Tuesday started with the drive through Monmouth to Cardiff for Biowales.  At some point I had been invited to speak and, in a moment of weakness and probably with Brains whispering in my ear, said yes.  I subsequently discovered that I follow Zahid and Penny as TSB speaker – we think they don’t like repeat bookings, which considering the size of the Welsh community must get problematic!  Despite awful traffic getting into Cardiff, I got there in time to hear Richard Sykes talk about how wonderful the pharmaceutical industry is, and how it will rise again!  He was followed by the Welsh Chief Scientist, who spent most of the time bemoaning the fact that, as 5% of the UK population Wales only gets 3% of research council grants. This apparently compares to Scotland being 8% and getting 14%.  He provided no clues as to what to do about it!  He was followed by the Minister for Business, Enterprise, Technology and Science who, if the rest of the speeches are to be believed doesn’t have a very busy job.  She read her speech in a flat and lifeless manner and didn’t seem to relate it to business.  She did announce a £100m Fund for the Welsh life sciences business community (and, unlike Number 10, used the word “fund” correctly).  By contrast, the bombast of Chris Evans at least raised the excitement levels.  Considering he made all his money around Cambridge and lives in London, his newfound Welshness was suspect but much trumpeted.  He was definitely on the up about his role as chair of the Life Sciences Sector Panel for Wales (see – http://wales.gov.uk/topics/businessandeconomy/economicrenewal/sectors/sectorpanels/lifesectorpanel/;jsessionid=Q5XVPkFL3t6X3g1W39dd52wPLZG3n0qFF6Lp2J410Xj411Np24vT!-431527727?lang=en) and how the new Fund would be used to drive Welsh productivity in the life sciences area.  He was followed by Trevor Jones, formerly of the ABPI, who gave a confused talk that hinted at stratified/personalised medicine but then swung back to the search for the next blockbuster – and demonstrated again that pharma companies and their representatives do not really understand what stratification is about.  At lunch I met with John Harries (the CSA), David Bacon and Greg Green.  It was a depressing meeting with Harries showing no real sign of understanding how science interacts with business, Bacon merely wanting to know the formula for us to put more money into Wales and only Green showing any real spark of insight into the problems.  Back into the afternoon session, it was kicked off in magic style by Chris McGuigan (see – http://www.cf.ac.uk/phrmy/contactsandpeople/fulltimeacademicstaff/mcguigan-chrisnew-overview_new.html) who described how good science can underpin good business with his clear exposition of the development of anti-virals based on their chemical structure.  He book-ended with Gabriele Cerrone, who had provided funding for their joint activities and who expressed a very “build a company” view of equity funding and mildly criticized the Excalibur (see – http://www.excaliburfundmanagers.co.uk/people/default.aspx) model of investing for short term gain.  I gave a new version of the missing in action corporate slide set and John Jeans (ex-MRC and now on the Council of Cardiff University) gave a warning that the UK Government would be deceasing its funding in science because they had failed to deliver the promised impact – because they hadn’t realised what they were promising 2 years ago!  After another break there were presentations by Ian James (see – http://www.a4pconsulting.com/) a spin-out caused by the Sandwich explosion, a replacement woman from GE Healthcare who described the business model for Stem Cells for Safer Medicine (see – http://www.sc4sm.org/) which we jointly fund!) but seemed to be doing it within the company and Rowan Gardner from Biolauncher (see – http://biolauncher.com/) who described the same new idea she explained to me a few weeks ago in Paddington and got carried away with her praise for our activities by describing me as “charming and intelligent” (she doesn’t realise that it would be Strategy Man she has to butter up to get a Smart award!).  The evening dinner was on the stage of the amazing Cardiff Millennium Centre and consisted of Chris Evans telling jokes, the Medilink UK Awards (see – http://www.medilinkuk.com/events/medilink-uk-healthcare-business-awards-2012) and some average food in one of the most outstanding locations I have eaten in!  Walking back to the hotel took me through the area around Mermaid Quay, which seemed to have all the requisite seaside chains but with a twist of Elvis!  Go figure.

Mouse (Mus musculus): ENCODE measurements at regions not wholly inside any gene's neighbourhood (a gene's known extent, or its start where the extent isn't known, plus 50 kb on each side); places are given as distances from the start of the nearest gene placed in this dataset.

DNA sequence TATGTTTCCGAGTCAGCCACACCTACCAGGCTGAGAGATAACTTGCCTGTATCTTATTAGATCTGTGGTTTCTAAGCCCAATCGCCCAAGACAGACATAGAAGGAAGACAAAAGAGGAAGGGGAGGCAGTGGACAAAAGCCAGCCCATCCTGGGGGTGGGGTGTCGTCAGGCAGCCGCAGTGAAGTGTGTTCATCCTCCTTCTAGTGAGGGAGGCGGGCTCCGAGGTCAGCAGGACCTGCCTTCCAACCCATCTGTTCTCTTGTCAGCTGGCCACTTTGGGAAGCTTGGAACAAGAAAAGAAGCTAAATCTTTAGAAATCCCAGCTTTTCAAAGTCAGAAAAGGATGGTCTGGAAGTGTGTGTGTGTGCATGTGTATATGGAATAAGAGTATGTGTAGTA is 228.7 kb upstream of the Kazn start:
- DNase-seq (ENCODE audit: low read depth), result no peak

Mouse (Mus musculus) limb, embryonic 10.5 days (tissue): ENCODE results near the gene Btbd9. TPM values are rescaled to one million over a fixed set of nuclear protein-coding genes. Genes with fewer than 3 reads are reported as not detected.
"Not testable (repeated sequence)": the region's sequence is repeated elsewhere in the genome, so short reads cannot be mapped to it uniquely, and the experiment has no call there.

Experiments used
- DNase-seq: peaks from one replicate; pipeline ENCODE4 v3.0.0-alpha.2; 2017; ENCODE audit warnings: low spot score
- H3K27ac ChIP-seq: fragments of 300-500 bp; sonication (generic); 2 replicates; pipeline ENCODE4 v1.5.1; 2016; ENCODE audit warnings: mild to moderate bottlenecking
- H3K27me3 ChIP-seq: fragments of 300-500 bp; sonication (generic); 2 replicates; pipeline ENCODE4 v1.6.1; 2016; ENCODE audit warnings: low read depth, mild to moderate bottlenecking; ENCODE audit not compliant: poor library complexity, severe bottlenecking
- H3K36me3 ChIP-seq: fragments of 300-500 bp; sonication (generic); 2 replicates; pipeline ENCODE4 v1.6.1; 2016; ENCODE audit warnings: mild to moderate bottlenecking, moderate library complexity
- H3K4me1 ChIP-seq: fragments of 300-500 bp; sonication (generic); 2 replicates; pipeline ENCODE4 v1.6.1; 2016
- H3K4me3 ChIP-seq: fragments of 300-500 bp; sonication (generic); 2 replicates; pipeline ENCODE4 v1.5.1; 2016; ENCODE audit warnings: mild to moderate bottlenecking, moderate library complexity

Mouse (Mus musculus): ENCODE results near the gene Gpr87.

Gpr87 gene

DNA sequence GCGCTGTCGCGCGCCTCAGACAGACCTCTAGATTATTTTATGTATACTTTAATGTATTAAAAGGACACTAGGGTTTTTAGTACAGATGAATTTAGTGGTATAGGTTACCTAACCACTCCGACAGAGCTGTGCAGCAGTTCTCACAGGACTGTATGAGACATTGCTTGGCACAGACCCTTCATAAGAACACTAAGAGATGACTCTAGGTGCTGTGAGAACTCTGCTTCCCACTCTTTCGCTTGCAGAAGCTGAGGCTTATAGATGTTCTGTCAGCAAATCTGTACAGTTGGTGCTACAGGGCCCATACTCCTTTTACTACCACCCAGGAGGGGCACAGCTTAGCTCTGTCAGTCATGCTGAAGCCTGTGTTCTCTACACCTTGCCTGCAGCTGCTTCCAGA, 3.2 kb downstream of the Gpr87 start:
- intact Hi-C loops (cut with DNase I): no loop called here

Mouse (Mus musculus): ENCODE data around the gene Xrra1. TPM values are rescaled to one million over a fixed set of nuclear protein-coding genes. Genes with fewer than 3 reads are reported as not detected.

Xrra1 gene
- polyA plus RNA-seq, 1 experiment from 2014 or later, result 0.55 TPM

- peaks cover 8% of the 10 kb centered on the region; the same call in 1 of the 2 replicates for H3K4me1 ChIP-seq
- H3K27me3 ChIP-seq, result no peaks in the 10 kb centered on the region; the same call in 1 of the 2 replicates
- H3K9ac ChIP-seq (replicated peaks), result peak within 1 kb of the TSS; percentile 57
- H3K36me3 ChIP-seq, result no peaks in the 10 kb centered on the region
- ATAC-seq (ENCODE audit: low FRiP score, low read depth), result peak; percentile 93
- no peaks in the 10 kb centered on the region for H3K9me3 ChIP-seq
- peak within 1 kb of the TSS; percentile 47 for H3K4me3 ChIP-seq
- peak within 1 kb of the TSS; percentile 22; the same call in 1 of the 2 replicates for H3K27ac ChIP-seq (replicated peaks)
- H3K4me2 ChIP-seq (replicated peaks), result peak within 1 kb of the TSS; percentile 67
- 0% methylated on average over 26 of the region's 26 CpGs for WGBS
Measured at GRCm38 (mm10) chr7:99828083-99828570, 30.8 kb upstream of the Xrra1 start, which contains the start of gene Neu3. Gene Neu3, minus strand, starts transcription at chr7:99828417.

The next morning, I left early to avoid the traffic I had encountered the day before and so arrived back in Swindon a good hour or more before I had planned, checked a few bits and caught an earlier train to London in the hope of catching some time at Tracy Island.  We were doing well until we got past Reading, where in an incident reminiscent of Henry’s hiding in a tunnel because he didn’t want to get wet (see – http://www.youtube.com/watch?v=PcT0Nsi2l4c) as the train decided to put on its brakes before it had to suffer the shame of being seen in Slough.  It took 68 minutes for them to get it started again, so all that extra time got squandered.  I therefore got to the Clean and Cool Mission (see – http://cleanandcoolmission.com/) pitching session at Orrick’s Cheapside offices almost exactly on time! There was a moderate amount of coaching (from Irene on this page – http://www.messagelab.co.uk/team.html), a lot of sharing of insights, a small amount of personal abuse, but a few hours later 14 of the 16 companies who are going (see – http://cleanandcoolmission.com/mission-attendees/) were a lot better at putting their points across.  We trucked across to the Stock Exchange for the official launch.  Greg Barker joined us and we had a whirlwind of quick-fire speeches before being allowed to drink and schmooze.  It also got well reported (see – http://www.businessgreen.com/bg/news/2159633/british-coming-uk-prepares-clean-tech-trade-mission even though it’s not a trade mission!)  I talked with a number on interesting people but the prize goes to the part conversation/part grope I had with José María Figueres (see – http://en.wikipedia.org/wiki/José_Mar%C3%ADa_Figueres) about the Carbon War Room (see – http://www.carbonwarroom.com/).  Happily, his colleague Peter was less tactile so I talked mostly to him!  I excused myself as the young ones went to the bar next door and instead made my way back to the hotel and sat in a different bar with FL for almost 2 hours, having a modest and value for money dinner and trying to sort out the evolving world around us.  In particular he briefed me on what he hadn’t promised the Israelis!